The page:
If you die while climbing Mount Everest your frozen body might just be turned into a mile marker for future climbers. More than 200 people have died on the frozen slopes of the world's most revered mountain and in some cases their bodies have remained on the mountainside, a constant reminder of the summits sheer power and unforgiving conditions.
One of the most widely known landmarks is Green Boots, an Indian climber who froze to death near a mountain cave in 1996. Climbers attempting the summit use Green Boots' body to determine exactly how far they have climbed.
The Smithsonian notes that Green Boots was joined one decade later by David Sharp, an English climber who stopped at the cave near Green Boots where he literally froze in place. Sharp did not die immediately but instead 40 climbers passed by his body, mistaking him for Green Boots. By the time climbers heard his quite moans of pain it was too late to save him.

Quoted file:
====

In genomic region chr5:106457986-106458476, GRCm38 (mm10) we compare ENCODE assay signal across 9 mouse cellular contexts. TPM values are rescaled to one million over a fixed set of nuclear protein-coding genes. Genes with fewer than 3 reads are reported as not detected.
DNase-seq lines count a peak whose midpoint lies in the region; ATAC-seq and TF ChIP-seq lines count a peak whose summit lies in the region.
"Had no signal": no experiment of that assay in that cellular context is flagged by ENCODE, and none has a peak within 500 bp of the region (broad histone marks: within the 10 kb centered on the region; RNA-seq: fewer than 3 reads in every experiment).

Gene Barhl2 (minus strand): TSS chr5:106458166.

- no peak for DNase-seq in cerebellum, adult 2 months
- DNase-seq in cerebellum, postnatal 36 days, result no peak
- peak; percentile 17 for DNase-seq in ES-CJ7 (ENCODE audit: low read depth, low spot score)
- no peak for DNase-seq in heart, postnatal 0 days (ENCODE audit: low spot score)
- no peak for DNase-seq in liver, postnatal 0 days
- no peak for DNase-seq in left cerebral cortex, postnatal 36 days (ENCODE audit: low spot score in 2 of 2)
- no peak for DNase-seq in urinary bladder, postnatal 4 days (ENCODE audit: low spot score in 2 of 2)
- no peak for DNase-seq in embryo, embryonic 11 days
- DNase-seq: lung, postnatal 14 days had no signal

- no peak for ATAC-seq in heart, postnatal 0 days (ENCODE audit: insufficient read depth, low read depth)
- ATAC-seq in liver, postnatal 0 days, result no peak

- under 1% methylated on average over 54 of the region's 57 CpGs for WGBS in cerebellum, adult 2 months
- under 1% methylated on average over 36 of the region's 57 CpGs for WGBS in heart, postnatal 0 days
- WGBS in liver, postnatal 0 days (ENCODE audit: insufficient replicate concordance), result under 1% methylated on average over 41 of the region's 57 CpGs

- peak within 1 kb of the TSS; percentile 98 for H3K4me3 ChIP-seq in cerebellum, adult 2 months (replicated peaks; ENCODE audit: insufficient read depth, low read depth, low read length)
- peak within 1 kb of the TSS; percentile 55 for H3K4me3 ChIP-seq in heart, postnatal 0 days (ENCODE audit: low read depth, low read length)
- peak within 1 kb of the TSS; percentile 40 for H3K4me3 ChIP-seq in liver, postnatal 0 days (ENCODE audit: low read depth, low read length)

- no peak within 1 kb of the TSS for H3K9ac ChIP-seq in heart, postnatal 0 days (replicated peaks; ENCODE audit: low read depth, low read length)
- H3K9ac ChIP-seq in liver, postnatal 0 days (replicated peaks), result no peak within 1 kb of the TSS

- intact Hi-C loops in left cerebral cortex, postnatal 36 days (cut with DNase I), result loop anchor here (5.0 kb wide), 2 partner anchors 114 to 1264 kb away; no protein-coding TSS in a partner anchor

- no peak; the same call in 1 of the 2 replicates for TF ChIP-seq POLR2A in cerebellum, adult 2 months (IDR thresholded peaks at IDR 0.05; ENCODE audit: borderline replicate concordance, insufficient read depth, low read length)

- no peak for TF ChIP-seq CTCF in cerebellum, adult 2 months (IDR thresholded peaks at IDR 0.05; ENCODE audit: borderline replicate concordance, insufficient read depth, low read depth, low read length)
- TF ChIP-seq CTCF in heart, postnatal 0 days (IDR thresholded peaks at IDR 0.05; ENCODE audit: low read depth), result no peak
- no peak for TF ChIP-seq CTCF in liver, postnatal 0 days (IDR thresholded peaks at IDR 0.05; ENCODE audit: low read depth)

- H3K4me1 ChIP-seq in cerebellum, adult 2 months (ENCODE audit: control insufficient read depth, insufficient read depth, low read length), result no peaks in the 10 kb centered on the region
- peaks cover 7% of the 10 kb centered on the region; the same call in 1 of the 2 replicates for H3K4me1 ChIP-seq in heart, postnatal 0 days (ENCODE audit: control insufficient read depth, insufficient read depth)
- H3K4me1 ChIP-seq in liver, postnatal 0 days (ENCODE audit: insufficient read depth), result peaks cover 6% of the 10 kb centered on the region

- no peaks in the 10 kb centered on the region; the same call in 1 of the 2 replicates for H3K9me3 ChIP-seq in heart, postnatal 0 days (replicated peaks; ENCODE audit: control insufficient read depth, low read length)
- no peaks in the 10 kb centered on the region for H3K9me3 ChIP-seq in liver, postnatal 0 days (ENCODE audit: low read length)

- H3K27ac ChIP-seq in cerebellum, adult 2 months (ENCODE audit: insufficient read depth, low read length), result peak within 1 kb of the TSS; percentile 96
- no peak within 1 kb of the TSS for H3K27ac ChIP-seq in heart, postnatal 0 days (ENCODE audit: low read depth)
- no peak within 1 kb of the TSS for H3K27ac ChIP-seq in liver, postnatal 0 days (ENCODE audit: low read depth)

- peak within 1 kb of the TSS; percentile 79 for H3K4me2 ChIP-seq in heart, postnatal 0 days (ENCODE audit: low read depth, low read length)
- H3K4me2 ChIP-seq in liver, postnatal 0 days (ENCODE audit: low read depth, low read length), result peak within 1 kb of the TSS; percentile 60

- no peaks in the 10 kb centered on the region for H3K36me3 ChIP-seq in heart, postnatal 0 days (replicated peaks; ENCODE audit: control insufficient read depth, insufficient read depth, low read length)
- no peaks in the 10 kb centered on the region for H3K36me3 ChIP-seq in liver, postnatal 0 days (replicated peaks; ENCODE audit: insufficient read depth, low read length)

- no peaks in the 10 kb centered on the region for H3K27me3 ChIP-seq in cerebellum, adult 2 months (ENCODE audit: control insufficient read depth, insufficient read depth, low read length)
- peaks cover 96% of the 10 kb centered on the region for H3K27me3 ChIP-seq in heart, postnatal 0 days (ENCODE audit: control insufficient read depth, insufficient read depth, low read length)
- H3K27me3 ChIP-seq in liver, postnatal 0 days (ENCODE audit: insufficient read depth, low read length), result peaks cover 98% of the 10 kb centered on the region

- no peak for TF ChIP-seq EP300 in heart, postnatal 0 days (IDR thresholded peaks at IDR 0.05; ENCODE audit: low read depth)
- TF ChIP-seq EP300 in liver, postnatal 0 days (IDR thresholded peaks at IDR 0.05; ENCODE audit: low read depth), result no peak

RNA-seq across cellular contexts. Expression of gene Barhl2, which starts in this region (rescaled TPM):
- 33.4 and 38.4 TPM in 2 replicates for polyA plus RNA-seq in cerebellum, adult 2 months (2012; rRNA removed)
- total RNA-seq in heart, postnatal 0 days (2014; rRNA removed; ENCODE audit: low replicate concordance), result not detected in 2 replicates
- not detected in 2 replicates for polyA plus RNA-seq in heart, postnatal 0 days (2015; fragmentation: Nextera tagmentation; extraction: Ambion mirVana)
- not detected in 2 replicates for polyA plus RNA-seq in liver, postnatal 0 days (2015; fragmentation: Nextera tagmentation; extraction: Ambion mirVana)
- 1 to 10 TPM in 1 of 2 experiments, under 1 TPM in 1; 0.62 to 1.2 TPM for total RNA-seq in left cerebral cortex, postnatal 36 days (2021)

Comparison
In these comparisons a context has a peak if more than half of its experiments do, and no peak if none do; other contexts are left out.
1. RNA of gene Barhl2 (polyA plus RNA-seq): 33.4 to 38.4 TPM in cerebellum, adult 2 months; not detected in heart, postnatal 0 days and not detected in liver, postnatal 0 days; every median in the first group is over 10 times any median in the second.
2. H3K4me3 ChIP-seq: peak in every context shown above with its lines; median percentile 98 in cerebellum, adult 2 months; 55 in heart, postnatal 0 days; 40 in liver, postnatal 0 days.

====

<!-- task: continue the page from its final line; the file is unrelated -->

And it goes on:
The website Altered Dimensions has cataloged the deaths of Everest climbers. Some deaths are unusual, some are scary and others are unbelievable.
Long considered the Holy Grail of mountain climbing for many adventure seekers, Mount Everest leaves remainders of its power behind, not only by the bodies that are never recovered but also by the bodies that market its slopes.
The lesson? If you don't want to become a mile market along the treacherous slopes you either need to fall to your death somewhere remote or make it up and back down the summit.
Are you a little creeped out by Mount Everest's human mile markers?